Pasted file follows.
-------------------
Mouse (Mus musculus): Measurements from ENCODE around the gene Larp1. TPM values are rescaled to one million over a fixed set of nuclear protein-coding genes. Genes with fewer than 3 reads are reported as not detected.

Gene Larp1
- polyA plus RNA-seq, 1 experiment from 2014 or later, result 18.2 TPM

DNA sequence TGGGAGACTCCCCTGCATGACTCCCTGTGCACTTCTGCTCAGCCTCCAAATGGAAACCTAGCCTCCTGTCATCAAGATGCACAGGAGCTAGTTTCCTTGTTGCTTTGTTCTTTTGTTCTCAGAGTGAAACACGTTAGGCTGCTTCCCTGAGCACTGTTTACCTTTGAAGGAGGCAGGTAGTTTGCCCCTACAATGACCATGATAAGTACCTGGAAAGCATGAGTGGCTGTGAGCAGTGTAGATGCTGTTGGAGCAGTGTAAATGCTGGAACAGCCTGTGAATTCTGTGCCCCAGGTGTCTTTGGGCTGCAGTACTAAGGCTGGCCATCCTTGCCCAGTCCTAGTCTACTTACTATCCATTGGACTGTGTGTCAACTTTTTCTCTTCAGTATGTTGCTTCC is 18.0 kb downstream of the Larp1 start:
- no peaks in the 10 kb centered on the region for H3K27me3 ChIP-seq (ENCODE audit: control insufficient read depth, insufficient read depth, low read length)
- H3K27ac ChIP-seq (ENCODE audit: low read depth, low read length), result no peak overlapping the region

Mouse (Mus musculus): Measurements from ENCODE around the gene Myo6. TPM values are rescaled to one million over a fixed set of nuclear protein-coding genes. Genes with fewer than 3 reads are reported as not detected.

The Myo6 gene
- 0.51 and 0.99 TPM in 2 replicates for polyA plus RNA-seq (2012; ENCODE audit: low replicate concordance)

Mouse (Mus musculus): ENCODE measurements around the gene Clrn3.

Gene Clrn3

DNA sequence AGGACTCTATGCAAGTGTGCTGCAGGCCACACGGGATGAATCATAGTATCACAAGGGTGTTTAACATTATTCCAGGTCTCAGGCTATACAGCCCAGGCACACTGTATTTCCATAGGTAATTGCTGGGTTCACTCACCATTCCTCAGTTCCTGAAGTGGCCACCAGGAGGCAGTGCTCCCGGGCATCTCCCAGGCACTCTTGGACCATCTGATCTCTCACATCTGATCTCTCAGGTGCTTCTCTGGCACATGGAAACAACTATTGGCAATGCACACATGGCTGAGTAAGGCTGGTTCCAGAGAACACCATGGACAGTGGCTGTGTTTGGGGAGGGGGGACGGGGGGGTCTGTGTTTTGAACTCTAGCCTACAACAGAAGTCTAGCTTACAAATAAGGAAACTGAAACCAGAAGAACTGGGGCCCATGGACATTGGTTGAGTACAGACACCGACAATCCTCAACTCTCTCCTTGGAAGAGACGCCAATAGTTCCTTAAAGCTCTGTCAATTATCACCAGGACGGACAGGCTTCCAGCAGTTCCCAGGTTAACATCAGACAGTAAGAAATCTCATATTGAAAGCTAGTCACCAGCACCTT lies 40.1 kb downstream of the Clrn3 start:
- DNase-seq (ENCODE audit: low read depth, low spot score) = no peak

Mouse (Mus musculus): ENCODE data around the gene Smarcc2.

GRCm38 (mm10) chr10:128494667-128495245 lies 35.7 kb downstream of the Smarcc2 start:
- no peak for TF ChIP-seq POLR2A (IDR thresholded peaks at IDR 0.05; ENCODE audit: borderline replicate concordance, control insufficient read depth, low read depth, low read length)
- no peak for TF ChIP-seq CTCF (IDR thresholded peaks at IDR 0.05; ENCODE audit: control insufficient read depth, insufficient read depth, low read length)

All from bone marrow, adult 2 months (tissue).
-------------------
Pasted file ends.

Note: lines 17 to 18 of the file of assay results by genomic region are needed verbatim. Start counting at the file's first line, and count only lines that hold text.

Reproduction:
- no peak for TF ChIP-seq CTCF (IDR thresholded peaks at IDR 0.05; ENCODE audit: control insufficient read depth, insufficient read depth, low read length)

All from bone marrow, adult 2 months (tissue).